According to the department, cases of epizootic hemorhagic disorder have been confirmed in West Haven and Castleton deer, but they may be related to larger outbreaks in New York.
Biting midges can spread the disease to deer, often referred to as no-see-ums. It is not transmissible from deer to deer. Humans cannot become infected by bites or midges from deer.
New York has witnessed cases of epizootic hemorhagic illness in several Hudson Valley counties. This includes some bordering Vermont.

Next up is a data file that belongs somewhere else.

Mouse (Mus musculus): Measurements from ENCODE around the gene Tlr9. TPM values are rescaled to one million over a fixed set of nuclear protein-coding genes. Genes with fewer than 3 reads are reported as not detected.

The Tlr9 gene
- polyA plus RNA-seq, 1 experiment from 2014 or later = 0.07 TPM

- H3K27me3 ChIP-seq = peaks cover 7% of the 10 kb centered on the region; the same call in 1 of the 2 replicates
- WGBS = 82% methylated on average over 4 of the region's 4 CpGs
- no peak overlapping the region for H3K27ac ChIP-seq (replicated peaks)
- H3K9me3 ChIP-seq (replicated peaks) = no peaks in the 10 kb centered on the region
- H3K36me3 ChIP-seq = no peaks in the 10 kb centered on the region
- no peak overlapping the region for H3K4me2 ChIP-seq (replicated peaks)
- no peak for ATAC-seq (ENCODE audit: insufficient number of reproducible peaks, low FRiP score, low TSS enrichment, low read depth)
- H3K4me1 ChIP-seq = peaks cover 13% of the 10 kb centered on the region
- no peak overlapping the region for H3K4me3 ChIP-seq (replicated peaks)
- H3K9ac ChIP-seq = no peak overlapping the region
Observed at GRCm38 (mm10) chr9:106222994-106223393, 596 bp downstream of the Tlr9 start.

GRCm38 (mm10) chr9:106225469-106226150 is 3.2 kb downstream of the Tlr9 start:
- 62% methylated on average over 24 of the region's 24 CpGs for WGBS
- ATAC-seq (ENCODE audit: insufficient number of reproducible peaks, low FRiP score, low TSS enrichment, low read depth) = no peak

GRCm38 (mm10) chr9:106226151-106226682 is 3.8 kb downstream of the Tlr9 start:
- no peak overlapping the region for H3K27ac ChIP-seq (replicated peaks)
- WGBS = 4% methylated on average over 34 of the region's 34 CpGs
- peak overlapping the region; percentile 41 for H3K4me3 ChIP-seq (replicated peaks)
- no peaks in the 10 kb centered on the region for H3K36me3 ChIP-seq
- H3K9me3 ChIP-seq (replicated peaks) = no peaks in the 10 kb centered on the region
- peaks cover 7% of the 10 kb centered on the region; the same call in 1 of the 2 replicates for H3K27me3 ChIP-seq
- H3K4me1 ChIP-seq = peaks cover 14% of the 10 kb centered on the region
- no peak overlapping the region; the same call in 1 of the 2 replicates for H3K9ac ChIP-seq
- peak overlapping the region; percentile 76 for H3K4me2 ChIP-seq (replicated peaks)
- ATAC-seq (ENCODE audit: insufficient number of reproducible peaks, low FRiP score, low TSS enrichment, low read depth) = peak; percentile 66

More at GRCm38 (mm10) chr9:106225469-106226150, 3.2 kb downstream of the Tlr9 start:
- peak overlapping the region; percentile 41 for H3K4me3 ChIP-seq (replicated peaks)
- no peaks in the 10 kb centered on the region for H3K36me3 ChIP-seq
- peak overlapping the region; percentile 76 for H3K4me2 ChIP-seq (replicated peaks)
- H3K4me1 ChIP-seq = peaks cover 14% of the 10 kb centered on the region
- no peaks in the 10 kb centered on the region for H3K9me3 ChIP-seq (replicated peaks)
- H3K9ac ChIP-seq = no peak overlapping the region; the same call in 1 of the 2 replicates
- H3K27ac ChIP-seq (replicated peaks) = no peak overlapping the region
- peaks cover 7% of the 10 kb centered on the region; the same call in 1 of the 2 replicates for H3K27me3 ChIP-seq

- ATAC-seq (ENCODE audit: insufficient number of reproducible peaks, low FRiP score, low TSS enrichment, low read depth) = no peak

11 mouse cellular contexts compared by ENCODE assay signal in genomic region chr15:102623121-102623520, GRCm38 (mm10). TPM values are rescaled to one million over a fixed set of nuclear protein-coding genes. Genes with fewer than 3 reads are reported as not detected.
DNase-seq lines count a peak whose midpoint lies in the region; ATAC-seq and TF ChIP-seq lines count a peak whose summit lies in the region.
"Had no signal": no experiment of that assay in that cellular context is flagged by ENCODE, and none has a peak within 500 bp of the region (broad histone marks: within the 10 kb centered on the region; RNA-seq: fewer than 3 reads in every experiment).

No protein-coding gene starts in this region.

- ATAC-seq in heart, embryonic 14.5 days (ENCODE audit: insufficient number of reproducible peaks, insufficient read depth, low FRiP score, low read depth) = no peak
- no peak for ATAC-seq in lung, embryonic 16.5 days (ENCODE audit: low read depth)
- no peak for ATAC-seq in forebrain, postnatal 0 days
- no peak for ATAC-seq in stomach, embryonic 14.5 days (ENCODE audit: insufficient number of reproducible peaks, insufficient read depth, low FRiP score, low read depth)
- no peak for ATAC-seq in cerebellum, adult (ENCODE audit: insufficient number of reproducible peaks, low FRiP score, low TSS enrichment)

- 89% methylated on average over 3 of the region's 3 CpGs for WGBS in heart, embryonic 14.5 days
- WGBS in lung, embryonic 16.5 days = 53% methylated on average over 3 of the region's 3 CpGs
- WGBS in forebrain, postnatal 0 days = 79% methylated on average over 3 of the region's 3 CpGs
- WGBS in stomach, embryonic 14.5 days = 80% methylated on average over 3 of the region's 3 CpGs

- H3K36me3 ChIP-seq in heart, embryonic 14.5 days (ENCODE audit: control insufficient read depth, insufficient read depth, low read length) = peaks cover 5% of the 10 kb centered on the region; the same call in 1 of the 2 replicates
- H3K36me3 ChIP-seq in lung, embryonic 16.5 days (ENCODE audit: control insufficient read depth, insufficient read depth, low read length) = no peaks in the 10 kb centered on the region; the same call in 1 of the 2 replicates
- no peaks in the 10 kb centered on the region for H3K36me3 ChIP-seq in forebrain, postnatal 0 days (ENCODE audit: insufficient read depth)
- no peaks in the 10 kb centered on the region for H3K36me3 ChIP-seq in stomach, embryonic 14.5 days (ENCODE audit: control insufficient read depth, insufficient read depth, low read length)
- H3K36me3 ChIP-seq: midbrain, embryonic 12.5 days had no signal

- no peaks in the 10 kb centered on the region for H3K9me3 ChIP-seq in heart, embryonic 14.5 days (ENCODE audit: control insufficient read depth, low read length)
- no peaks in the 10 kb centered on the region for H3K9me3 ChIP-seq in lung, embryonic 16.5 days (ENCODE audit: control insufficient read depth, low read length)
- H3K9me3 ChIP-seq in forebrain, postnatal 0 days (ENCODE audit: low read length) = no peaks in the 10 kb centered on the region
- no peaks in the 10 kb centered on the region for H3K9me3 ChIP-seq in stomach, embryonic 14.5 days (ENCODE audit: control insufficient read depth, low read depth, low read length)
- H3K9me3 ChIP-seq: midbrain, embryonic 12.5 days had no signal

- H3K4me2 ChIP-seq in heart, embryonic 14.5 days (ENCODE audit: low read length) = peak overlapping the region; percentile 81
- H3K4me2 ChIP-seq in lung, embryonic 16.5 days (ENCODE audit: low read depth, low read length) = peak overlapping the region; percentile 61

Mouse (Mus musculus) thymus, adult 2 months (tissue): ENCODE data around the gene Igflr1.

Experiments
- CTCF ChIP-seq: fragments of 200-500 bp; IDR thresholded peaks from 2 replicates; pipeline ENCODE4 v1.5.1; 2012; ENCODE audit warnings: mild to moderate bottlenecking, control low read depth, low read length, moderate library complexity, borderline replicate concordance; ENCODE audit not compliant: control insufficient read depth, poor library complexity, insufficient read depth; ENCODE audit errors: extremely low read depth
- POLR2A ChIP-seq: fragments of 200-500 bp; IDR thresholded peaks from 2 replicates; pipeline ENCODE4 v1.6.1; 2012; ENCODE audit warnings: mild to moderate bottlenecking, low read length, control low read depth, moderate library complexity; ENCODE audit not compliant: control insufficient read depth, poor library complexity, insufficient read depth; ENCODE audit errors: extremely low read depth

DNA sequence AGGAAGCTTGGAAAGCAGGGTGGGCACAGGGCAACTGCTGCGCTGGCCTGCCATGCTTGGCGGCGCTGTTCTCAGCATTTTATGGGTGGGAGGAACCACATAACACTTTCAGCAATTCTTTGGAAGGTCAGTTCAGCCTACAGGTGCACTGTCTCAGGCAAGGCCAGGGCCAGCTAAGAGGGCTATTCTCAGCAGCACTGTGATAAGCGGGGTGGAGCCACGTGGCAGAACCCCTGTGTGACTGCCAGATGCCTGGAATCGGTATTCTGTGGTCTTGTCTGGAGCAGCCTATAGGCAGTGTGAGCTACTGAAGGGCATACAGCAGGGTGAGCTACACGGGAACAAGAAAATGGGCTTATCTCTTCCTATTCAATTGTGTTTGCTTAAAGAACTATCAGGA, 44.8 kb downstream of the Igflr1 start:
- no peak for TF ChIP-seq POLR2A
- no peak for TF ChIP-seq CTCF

Officials stated that while outbreaks can temporarily decrease the deer population, they don’t have any significant effect on regional deer numbers. The disease is common in the south, with occasional outbreaks in the Northeast. There are no vaccines for the virus. The disease cannot be prevented or treated. The outbreak is ended when midges die from the first hard freeze.
The department suggested that hunters whose hunting areas have been affected may explore new areas.